July 25, 2021

The Ninth Sunday after Pentecost (Proper 12)

Sermon by the Reverend Jo-Ann R. Murphy, D.Min.

Interim Rector

 

“The Lord is near to those who Call Upon Him”

 

 

   Our summer reading group got started this past week.  I wish more of you could join us on Tuesday afternoons, but it’s all right because we have this time together on Sunday mornings.  Our reading Tuesday afternoon group is using a very readable book by the Jesuit priest James Martin.  The book is called Learning to Pray: A Guide for Everyone.  But the book is just a springboard to launch us into the topic of prayer.  Author Anne Lamott says there are only three prayers, HELP, THANKS, and WOW.  I guess she’s right but even Icouldn’t stretch that to six weeks, and James Martin ‘s book is somewhat more comprehensive, so along with the Episcopal Catechism in the back of the Book of Common Prayer, we got our group about prayer launched.

   I was blessed to be born into in a church-going family and I have been praying for as long as I can remember.  Like many of you, I suspect, I first learned bedtime prayers and mealtime prayers.  I don’t think I progressed much past “Now I lay me down to sleep ….” and “Thank you for the world so sweet …” for quite a while, but when I married into the Episcopal Church, I became aware of the power of corporate prayer, and I came to love the majestic beauty of the Hebrew psalms.  Still later I grew into contemplative prayer and meditation - - two prayer practices I continue today.

   In 1989 I joined the Order of Saint Helena, an Episcopal women’s convent.  I try to make an annual retreat and I pray daily for my Sisters and they remember me in prayer.

   One of the reasons I love visiting the Convent is that there are distinct times for prayer. They thread through the daily rhythm of life.  At sunrise the Convent observes Lauds or Morning Praise.  There are noonday prayers, vespers in the late afternoon, and Compline to close the day.  St. Helena is one of the many blessings in my life.

   Our prayer book definition of prayer is my favorite.  The BCP says Prayer is responding to God, by thought and by deeds, with or without words.  Prayer is responding to God.  Did you hear that - - responding?  God is reaching out to me.  Me.  God wants to be in touch with me!!!  WOW is right!

   And I respond with thoughts and deeds with or without words; thoughts and deeds … so pouring out my heartfelt pain or petition to God can be prayer and baking a batch of cookies to take to a shut-in or coaching a basketball game can also be prayer? Amazing.  And what about protesting a prison execution or serving in a homeless shelter? That’s prayer, too?  Who knew?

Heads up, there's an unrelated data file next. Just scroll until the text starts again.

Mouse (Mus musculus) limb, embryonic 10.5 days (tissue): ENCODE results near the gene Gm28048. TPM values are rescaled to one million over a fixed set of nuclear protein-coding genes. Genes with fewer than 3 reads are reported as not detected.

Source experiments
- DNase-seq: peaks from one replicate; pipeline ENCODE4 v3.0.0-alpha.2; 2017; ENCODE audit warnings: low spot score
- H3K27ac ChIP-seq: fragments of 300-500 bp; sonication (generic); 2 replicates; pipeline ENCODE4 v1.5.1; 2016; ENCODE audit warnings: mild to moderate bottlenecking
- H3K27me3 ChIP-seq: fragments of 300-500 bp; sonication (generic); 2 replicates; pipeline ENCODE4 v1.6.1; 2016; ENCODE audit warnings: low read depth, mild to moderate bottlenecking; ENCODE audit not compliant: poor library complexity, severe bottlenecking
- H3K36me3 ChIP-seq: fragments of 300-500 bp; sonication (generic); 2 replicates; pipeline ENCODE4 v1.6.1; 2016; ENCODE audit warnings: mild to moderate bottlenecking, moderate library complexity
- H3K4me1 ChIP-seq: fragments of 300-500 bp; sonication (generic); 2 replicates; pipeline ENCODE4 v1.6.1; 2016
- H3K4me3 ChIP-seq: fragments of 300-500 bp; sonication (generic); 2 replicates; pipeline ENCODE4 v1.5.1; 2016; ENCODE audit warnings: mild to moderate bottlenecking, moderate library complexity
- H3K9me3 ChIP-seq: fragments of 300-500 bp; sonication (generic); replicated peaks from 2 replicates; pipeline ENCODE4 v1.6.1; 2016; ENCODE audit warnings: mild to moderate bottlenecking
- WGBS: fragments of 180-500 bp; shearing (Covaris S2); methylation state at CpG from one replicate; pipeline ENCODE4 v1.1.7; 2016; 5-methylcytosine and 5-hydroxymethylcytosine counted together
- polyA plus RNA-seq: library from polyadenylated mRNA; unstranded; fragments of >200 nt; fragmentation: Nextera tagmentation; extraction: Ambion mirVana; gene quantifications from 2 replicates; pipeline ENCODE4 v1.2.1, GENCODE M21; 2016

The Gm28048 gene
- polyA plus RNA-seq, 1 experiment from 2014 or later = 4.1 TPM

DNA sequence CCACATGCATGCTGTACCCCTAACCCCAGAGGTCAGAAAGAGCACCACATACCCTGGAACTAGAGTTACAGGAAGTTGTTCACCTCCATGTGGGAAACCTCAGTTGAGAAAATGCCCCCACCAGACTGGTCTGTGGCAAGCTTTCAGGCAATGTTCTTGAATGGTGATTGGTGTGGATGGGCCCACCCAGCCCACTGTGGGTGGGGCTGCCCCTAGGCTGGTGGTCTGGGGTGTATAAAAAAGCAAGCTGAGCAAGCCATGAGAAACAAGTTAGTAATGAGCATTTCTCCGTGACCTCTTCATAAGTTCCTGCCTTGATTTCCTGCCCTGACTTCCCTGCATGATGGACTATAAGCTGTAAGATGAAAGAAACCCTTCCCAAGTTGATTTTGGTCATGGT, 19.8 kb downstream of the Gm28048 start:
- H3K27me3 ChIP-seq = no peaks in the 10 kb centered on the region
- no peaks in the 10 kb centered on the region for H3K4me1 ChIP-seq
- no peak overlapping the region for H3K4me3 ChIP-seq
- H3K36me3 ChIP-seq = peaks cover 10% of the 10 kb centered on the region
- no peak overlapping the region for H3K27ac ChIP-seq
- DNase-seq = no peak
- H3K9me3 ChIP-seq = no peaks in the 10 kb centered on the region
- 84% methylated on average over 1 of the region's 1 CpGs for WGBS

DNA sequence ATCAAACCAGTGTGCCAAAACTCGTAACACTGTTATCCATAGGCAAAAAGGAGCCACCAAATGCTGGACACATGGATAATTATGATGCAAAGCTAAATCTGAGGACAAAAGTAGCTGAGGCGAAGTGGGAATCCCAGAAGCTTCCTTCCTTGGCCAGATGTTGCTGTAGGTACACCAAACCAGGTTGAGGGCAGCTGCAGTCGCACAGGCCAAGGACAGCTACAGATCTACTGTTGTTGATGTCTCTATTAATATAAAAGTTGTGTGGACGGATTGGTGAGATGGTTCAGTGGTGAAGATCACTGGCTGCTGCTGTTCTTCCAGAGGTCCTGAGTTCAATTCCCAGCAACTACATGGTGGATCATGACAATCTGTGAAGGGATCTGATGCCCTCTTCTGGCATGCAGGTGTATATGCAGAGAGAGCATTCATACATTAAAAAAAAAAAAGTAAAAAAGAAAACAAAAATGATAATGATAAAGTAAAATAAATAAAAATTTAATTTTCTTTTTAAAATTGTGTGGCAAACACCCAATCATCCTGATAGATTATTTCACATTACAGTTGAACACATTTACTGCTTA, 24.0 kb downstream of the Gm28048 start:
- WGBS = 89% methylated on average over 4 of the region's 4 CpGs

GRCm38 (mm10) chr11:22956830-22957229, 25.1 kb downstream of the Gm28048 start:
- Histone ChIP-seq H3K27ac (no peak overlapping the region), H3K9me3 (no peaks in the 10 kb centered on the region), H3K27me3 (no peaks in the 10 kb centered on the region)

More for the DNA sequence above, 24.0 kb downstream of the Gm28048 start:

Another of my favorite authors, Frederick Buechner, reminds us that Jesus teaches us that by far the most important thing about prayer is to keep at it.  The images Jesus uses are all rather comical.  Buechner says God is like a friend you go to borrow bread from at midnight. The friend tells you to drop dead, but you go on knocking anyway until finally he gives you what you want so he can go back to bed again (Luke 11:5-8). Or God is like a crooked judge who refuses to hear the case of a certain poor widow, presumably because he knows there’s nothing much in it for him.  But she keeps on hounding him until finally he hears her case just to get her out of his hair (Luke 18:1-8).

   If persistence is the most vital thing about prayer then what happens when I hit a dry patch and doubts come and I can’t pray.  Now I am getting very personal.  All I can tell you is to discipline yourself to pray anyway.  Pray whether you want to or not; pray when you are hypocritical, angry, faithless, or hopeless.  Scripture tells us that the Spirit intercedes for us (Romans 8:26) and helps us in our weakness.  Remember, you are responding to God’s desire to be in relationship with you.

Today’s Psalm reminds us:

                     THE LORD IS NEAR TO THOSE WHO CALL

                                            UPON HIM,

                     TO ALL WHO CALL UPON HIM FAITHFULLY.

 

      Our prayer lives connect us to the rest of the Body of Christ around the world; at any hour of any day, prayers are being prayed in some corner of the earth.  Our prayer lives are corporate and personal but not private.  As praying people we are part of the chorus of voices and hearts and minds of all people in all times and all places who have reached out to respond to God’s call to all creation. 

   To close, one of my favorite prayers was written by French philosopher, the Trapist Monk Thomas Merton.

MY LORD GOD, I HAVE NO IDEA WHERE

I AM GOING. I DO NOT SEE THE ROAD AHEAD

OF ME. I CANNOT KNOW FOR CERTAIN WHERE

IT WILL END. NOR DO I REALY KNOW MYSELF AND THE FACT

THAT I THINK I AM FOLLOWING YOUR WILL DOES

NOT MEAN THAT I AM ACTUALLY

DOING SO. BUT I BELIEVE THAT THE DESIRE

TO PLEASE YOU DOES IN FACT PLEASE YOU.

AND I HOPE I HAVE THE DESIRE IN ALL THAT I AM DOING.

I HOPE THAT I WILL NEVER DO ANYTHING

APART FROM THAT DESIRE.

AND I KNOW THAT IF I DO THIS YOU WILL LEAD ME

BY THE RIGHT ROAD.

THOUGH I MAY KNOW NOTHING ABOUT IT.

THEREFORE I WILL TRUST YOU ALWAYS

THOUGH I MAY SEEM TO BE LOST

AND IN THE SHADOW OF DEATH.

I WILL NOT FEAR, FOR YOU ARE EVER WITH ME,

AND YOU WILL NEVER LEAVE ME TO FACE MY PERILS ALONE.

 

THOMAS MERTON

 

 

 

 

Amen.

 

 

 

 

 

 

 

 

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